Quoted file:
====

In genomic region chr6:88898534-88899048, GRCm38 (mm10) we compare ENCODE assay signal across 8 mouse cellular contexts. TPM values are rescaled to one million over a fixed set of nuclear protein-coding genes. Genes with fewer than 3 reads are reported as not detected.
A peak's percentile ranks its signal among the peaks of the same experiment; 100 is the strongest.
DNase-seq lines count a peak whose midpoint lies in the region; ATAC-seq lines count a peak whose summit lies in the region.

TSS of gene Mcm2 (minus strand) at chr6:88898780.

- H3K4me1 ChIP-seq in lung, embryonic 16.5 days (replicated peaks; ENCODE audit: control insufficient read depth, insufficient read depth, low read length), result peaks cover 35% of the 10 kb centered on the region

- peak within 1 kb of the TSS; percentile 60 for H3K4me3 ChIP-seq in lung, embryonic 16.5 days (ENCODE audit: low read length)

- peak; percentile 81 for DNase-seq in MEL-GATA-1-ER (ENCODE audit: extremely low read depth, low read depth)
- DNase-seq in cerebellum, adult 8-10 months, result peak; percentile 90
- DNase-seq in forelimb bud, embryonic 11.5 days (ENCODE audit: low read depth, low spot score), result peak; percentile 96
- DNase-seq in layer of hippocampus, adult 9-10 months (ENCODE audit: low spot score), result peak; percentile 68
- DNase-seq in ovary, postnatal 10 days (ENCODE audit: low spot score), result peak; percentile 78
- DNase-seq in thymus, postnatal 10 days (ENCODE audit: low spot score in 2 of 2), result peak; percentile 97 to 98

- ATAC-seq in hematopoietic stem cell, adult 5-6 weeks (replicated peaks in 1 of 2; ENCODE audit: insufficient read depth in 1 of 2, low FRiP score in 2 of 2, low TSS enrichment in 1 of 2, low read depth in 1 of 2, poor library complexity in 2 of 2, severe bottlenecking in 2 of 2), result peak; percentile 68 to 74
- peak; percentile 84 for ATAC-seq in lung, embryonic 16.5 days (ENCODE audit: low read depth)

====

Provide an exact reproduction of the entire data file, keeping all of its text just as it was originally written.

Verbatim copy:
In genomic region chr6:88898534-88899048, GRCm38 (mm10) we compare ENCODE assay signal across 8 mouse cellular contexts. TPM values are rescaled to one million over a fixed set of nuclear protein-coding genes. Genes with fewer than 3 reads are reported as not detected.
A peak's percentile ranks its signal among the peaks of the same experiment; 100 is the strongest.
DNase-seq lines count a peak whose midpoint lies in the region; ATAC-seq lines count a peak whose summit lies in the region.

TSS of gene Mcm2 (minus strand) at chr6:88898780.

- H3K4me1 ChIP-seq in lung, embryonic 16.5 days (replicated peaks; ENCODE audit: control insufficient read depth, insufficient read depth, low read length), result peaks cover 35% of the 10 kb centered on the region

- peak within 1 kb of the TSS; percentile 60 for H3K4me3 ChIP-seq in lung, embryonic 16.5 days (ENCODE audit: low read length)

- peak; percentile 81 for DNase-seq in MEL-GATA-1-ER (ENCODE audit: extremely low read depth, low read depth)
- DNase-seq in cerebellum, adult 8-10 months, result peak; percentile 90
- DNase-seq in forelimb bud, embryonic 11.5 days (ENCODE audit: low read depth, low spot score), result peak; percentile 96
- DNase-seq in layer of hippocampus, adult 9-10 months (ENCODE audit: low spot score), result peak; percentile 68
- DNase-seq in ovary, postnatal 10 days (ENCODE audit: low spot score), result peak; percentile 78
- DNase-seq in thymus, postnatal 10 days (ENCODE audit: low spot score in 2 of 2), result peak; percentile 97 to 98

- ATAC-seq in hematopoietic stem cell, adult 5-6 weeks (replicated peaks in 1 of 2; ENCODE audit: insufficient read depth in 1 of 2, low FRiP score in 2 of 2, low TSS enrichment in 1 of 2, low read depth in 1 of 2, poor library complexity in 2 of 2, severe bottlenecking in 2 of 2), result peak; percentile 68 to 74
- peak; percentile 84 for ATAC-seq in lung, embryonic 16.5 days (ENCODE audit: low read depth)